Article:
Saving Landscape

Every morning I receive via my Facebook feed a photographic image from the Isle of Skye. We all have, I believe, those places that nourish our souls, landscapes that help us remember deep truths about ourselves. Seeing these images first thing every morning helps me, even in these bleak winter days, to remember a grounding that goes someplace within that has a centering affect. It may sound crazy but it is true. Seeing these photos of rock, stream, valley and hallowed hills help me to breathe more deeply no matter the quality of sleep the night has delivered. This landscape of Scotland is a heart place for me. Sometimes when I am trashing about in my self-induced anxiety about whatever the worry of the day is, I remember this photo which then takes me to a place that shouts, for me, the eternal story of which we are all a part.

Most people, I believe, have such a landscape memory that holds them. Though they may not describe it in such a way as I do, people take mini-vacations all the time by thinking of a place where they have felt truly themselves in profound ways, places where they can let the troubles and distractions of the world fall away, leaving only the beauty and presence of their own sacred selves. Many people I know, and I include myself among them, have experiences like this thinking of the shores of a Lake Superior. Its rocky edges flowing into the deep, dark blue of expansive, cold water brings a cell-deep reminder to breath with waves and majesty. I have a sister-in-law whose love of the beach, its white sands and warming sun, calls to her over and over, offering its gifts of calm and sweet release. She is drawn there and cannot resist its siren call.

As human beings we are born to relationship. I believe it is woven into the very fabric of Creation. Most often this relationship is expressed through our encounters with other humans. We live out that pull toward relationship through the ups and downs of family, friendships and work-life patterns. Many of us also extend this relationship building to animals….pets that travel life’s path with us……those ones that look at us with more love than we often believe we deserve. ( Just this week I have been missing the Big Black Dog that moved to Seattle with our older son.) These living, breathing ones that have a give-and-take with us are the bedrock of living this relationship life.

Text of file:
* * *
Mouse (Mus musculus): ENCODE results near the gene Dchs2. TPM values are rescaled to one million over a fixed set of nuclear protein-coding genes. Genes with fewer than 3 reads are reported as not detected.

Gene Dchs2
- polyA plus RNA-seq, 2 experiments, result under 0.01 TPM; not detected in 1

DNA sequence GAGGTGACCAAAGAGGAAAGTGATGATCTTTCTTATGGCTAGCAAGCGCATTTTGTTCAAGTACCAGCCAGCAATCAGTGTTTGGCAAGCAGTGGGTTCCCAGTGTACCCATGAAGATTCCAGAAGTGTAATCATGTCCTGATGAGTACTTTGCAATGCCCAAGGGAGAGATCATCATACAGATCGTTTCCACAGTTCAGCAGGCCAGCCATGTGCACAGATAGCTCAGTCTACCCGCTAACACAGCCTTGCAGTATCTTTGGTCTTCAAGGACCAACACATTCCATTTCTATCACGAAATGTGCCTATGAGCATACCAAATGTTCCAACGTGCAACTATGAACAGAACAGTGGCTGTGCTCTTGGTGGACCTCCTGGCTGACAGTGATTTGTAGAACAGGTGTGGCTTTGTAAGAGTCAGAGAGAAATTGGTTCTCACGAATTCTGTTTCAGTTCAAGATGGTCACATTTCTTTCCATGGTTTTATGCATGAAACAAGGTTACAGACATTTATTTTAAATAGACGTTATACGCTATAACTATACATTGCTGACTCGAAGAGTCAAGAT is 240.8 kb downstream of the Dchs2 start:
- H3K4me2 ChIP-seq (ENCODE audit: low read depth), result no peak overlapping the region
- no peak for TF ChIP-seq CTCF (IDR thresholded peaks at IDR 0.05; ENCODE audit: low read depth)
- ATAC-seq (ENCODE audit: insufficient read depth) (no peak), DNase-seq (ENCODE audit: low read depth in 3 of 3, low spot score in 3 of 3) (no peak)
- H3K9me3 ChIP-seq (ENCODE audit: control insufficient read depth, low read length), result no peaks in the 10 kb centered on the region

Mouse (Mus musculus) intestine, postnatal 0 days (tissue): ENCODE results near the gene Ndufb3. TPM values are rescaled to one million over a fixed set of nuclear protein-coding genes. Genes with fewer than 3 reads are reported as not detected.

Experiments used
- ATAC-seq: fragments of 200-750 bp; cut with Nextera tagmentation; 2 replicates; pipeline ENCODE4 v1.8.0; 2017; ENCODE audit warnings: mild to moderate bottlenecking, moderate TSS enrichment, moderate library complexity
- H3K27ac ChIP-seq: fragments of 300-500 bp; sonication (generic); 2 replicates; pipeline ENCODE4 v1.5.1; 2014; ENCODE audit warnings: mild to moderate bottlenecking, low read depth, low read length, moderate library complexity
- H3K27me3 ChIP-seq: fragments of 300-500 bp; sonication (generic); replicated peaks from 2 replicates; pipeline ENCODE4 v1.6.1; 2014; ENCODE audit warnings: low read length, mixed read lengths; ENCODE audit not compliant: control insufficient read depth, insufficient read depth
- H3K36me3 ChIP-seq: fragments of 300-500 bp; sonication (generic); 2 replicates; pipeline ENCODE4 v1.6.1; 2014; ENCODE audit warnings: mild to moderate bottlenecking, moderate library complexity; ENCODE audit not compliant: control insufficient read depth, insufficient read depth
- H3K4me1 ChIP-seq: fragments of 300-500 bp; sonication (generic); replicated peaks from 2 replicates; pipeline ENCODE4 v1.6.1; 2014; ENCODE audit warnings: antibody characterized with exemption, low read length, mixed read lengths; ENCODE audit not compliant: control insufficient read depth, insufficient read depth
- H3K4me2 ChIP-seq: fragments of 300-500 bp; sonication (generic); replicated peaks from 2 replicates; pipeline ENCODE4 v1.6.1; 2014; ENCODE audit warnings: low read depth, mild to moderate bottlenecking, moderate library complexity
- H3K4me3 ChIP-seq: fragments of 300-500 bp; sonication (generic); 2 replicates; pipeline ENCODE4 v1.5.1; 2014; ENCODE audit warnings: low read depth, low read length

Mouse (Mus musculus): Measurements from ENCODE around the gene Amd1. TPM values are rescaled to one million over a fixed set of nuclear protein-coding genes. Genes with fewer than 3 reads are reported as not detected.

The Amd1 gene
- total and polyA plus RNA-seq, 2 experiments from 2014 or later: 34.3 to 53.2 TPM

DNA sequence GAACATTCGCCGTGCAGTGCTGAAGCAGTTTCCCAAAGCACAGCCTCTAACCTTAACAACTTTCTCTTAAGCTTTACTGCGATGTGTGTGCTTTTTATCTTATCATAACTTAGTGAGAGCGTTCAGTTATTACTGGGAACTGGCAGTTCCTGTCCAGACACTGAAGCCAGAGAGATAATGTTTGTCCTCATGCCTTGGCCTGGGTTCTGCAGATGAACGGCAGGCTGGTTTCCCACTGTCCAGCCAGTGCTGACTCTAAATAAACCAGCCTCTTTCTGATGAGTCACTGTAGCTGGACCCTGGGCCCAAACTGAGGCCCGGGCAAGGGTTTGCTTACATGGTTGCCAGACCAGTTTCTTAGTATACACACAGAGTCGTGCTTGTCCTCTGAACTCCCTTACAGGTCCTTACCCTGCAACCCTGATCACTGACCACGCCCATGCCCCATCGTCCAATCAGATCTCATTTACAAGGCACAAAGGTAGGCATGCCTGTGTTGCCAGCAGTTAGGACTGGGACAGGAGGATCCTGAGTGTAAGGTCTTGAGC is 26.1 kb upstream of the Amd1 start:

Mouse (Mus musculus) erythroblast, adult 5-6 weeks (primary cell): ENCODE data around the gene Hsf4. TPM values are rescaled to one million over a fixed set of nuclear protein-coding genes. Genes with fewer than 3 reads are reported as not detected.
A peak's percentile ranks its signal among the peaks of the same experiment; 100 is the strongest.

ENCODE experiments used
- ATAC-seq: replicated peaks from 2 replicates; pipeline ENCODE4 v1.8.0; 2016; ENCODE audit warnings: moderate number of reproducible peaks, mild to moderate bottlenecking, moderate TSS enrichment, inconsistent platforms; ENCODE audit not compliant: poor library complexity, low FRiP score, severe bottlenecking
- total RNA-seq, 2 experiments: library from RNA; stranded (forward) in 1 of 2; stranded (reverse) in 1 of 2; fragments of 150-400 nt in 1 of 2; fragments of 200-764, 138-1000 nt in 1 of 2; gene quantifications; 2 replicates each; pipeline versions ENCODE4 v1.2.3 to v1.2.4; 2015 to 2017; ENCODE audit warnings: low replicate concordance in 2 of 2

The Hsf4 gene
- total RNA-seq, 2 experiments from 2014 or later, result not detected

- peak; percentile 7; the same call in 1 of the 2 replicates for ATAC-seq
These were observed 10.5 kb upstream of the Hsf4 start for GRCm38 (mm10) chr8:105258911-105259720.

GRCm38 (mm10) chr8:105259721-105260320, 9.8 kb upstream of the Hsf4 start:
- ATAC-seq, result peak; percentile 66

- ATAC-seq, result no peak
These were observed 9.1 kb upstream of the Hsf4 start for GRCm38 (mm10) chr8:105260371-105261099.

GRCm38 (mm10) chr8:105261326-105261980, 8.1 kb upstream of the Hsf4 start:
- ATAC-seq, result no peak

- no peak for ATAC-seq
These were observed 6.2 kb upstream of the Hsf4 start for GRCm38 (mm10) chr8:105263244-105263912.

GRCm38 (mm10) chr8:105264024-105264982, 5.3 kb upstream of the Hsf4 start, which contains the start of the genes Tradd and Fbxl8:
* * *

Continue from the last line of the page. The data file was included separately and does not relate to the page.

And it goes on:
But I believe we also have relationship with the landscapes around us as well. This is the recognition that often goes unspoken or forgotten, the connection that can often be the most grounding when the threads of our life starts to fray. It is at those times that we can cry out like the psalmist before us…” How lovely is your dwelling place,O God! My soul longs, indeed it faints for the places of God. My heart and my flesh sing for joy.” O.K., maybe none of us would say it quite this way but the feelings are still there.

Where are the places that hold you in just such a way? What are the landscapes that, when remembered, remind you once again of who you truly are? How can you go to that place, if not literally then in your imagination, when life threatens to overwhelm? What image would most ground you in the Beloved presence to center you for the work of this day?

Wherever those places are, I wish you a vivid imagination to go there. Perhaps you have a photo of this place that could be tucked into your pocket and stationed in a place where you will see it often and upon seeing it remember your true self. For me this morning’s image of mist rising off an (unfrozen) lake which slowly extended into a view of the Cuillin Hills of the Isle of Skye, did the trick.

I am grounded for the work of this day. Blessed be.


2 thoughts on “Saving Landscape

  1. A few weeks ago I found a rock that reminds of my grandmother’s place in Kennesaw Georgia. I picked it up and put it in my car on the floor right by my seat. I’m reminded of her land, the red clay of Ga., every day.

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